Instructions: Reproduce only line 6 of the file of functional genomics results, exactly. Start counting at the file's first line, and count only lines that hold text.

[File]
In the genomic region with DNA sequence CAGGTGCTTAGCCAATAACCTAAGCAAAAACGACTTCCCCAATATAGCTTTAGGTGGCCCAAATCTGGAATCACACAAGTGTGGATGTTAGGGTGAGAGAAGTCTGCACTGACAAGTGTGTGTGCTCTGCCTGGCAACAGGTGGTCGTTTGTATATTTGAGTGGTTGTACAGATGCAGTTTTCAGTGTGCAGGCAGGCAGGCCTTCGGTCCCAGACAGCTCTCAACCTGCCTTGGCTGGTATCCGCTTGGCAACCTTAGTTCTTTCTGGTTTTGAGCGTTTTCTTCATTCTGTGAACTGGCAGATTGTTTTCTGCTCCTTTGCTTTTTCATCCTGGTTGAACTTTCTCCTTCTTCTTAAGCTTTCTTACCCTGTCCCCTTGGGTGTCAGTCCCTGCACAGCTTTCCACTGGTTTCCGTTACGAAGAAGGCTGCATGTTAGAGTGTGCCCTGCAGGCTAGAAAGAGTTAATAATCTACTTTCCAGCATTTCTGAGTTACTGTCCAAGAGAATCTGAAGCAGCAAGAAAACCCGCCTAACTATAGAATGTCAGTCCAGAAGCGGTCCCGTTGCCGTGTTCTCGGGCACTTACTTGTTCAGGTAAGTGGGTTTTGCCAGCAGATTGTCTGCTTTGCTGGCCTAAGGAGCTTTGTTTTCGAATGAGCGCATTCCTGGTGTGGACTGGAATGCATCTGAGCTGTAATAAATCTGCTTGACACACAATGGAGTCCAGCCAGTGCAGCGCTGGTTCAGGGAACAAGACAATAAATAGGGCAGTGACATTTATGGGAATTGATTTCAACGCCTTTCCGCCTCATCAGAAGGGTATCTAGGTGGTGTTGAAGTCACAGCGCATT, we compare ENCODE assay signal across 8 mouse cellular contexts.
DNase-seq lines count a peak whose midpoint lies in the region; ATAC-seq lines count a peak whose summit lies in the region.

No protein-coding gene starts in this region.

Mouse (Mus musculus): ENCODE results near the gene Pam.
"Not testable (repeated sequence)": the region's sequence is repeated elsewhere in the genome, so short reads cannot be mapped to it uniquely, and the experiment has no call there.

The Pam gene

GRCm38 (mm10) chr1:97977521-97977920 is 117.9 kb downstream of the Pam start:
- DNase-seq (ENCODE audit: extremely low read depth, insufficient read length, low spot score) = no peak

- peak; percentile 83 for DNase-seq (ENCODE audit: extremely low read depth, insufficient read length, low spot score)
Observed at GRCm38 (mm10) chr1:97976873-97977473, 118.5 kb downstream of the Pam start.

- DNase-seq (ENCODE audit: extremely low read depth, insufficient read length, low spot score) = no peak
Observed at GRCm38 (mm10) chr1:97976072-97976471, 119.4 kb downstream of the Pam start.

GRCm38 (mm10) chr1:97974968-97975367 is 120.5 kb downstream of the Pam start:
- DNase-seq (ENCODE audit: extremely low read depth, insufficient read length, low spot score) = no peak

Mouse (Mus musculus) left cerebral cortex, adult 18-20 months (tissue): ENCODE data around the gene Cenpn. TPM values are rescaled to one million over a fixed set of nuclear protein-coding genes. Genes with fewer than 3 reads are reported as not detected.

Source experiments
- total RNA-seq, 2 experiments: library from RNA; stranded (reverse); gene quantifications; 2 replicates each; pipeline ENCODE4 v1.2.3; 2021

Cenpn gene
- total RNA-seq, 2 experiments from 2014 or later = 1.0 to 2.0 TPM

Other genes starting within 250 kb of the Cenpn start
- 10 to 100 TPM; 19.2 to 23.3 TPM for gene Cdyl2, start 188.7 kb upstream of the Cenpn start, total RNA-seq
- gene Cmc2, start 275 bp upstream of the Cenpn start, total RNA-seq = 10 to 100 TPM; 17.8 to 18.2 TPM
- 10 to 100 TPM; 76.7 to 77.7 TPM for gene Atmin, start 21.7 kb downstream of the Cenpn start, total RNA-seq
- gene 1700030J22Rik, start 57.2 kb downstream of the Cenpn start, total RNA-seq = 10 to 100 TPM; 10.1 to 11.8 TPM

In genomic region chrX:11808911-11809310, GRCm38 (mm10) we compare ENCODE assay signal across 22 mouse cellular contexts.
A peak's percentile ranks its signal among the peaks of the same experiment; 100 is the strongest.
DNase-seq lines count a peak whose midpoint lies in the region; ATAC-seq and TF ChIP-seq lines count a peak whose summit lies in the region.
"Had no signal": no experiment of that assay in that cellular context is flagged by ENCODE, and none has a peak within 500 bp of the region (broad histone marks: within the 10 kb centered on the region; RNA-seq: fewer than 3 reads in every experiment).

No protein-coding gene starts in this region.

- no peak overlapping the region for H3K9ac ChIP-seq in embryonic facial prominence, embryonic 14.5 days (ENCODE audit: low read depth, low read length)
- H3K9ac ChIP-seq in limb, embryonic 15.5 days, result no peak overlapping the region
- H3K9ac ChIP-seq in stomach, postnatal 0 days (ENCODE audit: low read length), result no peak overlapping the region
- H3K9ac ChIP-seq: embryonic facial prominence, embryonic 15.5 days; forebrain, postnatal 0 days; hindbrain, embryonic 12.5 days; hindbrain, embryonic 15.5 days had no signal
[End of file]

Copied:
The Pam gene